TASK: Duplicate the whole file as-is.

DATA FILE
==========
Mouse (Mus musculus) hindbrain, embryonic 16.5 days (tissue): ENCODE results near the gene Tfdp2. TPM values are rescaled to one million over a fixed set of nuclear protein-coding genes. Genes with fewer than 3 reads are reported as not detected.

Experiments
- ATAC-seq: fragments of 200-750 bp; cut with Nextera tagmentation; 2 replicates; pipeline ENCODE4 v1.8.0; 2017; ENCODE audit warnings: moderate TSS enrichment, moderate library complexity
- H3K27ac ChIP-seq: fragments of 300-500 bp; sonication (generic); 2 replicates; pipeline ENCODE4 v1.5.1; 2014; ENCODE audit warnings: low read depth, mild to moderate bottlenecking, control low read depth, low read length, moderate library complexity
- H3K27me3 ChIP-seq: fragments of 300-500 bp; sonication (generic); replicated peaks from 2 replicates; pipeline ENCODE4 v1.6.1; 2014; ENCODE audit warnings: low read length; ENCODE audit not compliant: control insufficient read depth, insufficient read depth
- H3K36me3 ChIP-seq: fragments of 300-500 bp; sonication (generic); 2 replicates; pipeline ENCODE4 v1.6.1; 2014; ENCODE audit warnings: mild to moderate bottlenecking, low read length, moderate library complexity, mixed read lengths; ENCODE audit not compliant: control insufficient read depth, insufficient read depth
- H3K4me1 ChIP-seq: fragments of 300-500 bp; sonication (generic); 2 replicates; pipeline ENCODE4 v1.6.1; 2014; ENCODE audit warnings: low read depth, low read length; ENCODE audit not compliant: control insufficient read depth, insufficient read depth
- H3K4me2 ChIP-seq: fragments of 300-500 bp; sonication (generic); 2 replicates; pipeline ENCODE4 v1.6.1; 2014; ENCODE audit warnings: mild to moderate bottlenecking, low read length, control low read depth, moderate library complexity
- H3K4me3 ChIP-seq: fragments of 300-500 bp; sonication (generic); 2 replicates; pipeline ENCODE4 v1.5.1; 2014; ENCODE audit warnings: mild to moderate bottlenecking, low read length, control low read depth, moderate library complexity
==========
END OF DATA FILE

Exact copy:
Mouse (Mus musculus) hindbrain, embryonic 16.5 days (tissue): ENCODE results near the gene Tfdp2. TPM values are rescaled to one million over a fixed set of nuclear protein-coding genes. Genes with fewer than 3 reads are reported as not detected.

Experiments
- ATAC-seq: fragments of 200-750 bp; cut with Nextera tagmentation; 2 replicates; pipeline ENCODE4 v1.8.0; 2017; ENCODE audit warnings: moderate TSS enrichment, moderate library complexity
- H3K27ac ChIP-seq: fragments of 300-500 bp; sonication (generic); 2 replicates; pipeline ENCODE4 v1.5.1; 2014; ENCODE audit warnings: low read depth, mild to moderate bottlenecking, control low read depth, low read length, moderate library complexity
- H3K27me3 ChIP-seq: fragments of 300-500 bp; sonication (generic); replicated peaks from 2 replicates; pipeline ENCODE4 v1.6.1; 2014; ENCODE audit warnings: low read length; ENCODE audit not compliant: control insufficient read depth, insufficient read depth
- H3K36me3 ChIP-seq: fragments of 300-500 bp; sonication (generic); 2 replicates; pipeline ENCODE4 v1.6.1; 2014; ENCODE audit warnings: mild to moderate bottlenecking, low read length, moderate library complexity, mixed read lengths; ENCODE audit not compliant: control insufficient read depth, insufficient read depth
- H3K4me1 ChIP-seq: fragments of 300-500 bp; sonication (generic); 2 replicates; pipeline ENCODE4 v1.6.1; 2014; ENCODE audit warnings: low read depth, low read length; ENCODE audit not compliant: control insufficient read depth, insufficient read depth
- H3K4me2 ChIP-seq: fragments of 300-500 bp; sonication (generic); 2 replicates; pipeline ENCODE4 v1.6.1; 2014; ENCODE audit warnings: mild to moderate bottlenecking, low read length, control low read depth, moderate library complexity
- H3K4me3 ChIP-seq: fragments of 300-500 bp; sonication (generic); 2 replicates; pipeline ENCODE4 v1.5.1; 2014; ENCODE audit warnings: mild to moderate bottlenecking, low read length, control low read depth, moderate library complexity